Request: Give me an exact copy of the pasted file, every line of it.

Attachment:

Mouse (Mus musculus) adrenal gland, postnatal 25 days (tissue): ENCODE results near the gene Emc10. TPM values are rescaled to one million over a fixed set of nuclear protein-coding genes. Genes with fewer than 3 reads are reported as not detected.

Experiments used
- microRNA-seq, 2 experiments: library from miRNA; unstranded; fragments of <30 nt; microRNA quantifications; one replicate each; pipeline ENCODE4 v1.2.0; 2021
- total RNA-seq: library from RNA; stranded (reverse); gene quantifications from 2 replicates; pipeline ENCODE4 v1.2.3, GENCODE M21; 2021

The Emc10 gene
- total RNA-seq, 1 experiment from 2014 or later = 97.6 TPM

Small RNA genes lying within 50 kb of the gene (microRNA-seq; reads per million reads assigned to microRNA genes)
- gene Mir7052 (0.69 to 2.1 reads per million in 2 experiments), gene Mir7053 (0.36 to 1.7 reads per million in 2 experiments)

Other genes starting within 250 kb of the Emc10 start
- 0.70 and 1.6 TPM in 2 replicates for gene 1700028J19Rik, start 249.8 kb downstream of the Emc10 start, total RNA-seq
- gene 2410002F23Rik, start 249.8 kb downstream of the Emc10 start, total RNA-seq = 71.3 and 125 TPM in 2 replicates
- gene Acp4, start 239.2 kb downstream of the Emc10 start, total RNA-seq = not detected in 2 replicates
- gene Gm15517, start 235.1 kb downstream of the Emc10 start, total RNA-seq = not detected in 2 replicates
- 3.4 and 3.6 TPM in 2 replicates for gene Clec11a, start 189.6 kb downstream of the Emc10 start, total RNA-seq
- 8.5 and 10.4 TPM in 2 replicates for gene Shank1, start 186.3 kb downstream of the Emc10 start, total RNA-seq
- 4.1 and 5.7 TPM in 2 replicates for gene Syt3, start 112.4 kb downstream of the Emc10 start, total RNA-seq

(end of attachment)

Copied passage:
Mouse (Mus musculus) adrenal gland, postnatal 25 days (tissue): ENCODE results near the gene Emc10. TPM values are rescaled to one million over a fixed set of nuclear protein-coding genes. Genes with fewer than 3 reads are reported as not detected.

Experiments used
- microRNA-seq, 2 experiments: library from miRNA; unstranded; fragments of <30 nt; microRNA quantifications; one replicate each; pipeline ENCODE4 v1.2.0; 2021
- total RNA-seq: library from RNA; stranded (reverse); gene quantifications from 2 replicates; pipeline ENCODE4 v1.2.3, GENCODE M21; 2021

The Emc10 gene
- total RNA-seq, 1 experiment from 2014 or later = 97.6 TPM

Small RNA genes lying within 50 kb of the gene (microRNA-seq; reads per million reads assigned to microRNA genes)
- gene Mir7052 (0.69 to 2.1 reads per million in 2 experiments), gene Mir7053 (0.36 to 1.7 reads per million in 2 experiments)

Other genes starting within 250 kb of the Emc10 start
- 0.70 and 1.6 TPM in 2 replicates for gene 1700028J19Rik, start 249.8 kb downstream of the Emc10 start, total RNA-seq
- gene 2410002F23Rik, start 249.8 kb downstream of the Emc10 start, total RNA-seq = 71.3 and 125 TPM in 2 replicates
- gene Acp4, start 239.2 kb downstream of the Emc10 start, total RNA-seq = not detected in 2 replicates
- gene Gm15517, start 235.1 kb downstream of the Emc10 start, total RNA-seq = not detected in 2 replicates
- 3.4 and 3.6 TPM in 2 replicates for gene Clec11a, start 189.6 kb downstream of the Emc10 start, total RNA-seq
- 8.5 and 10.4 TPM in 2 replicates for gene Shank1, start 186.3 kb downstream of the Emc10 start, total RNA-seq
- 4.1 and 5.7 TPM in 2 replicates for gene Syt3, start 112.4 kb downstream of the Emc10 start, total RNA-seq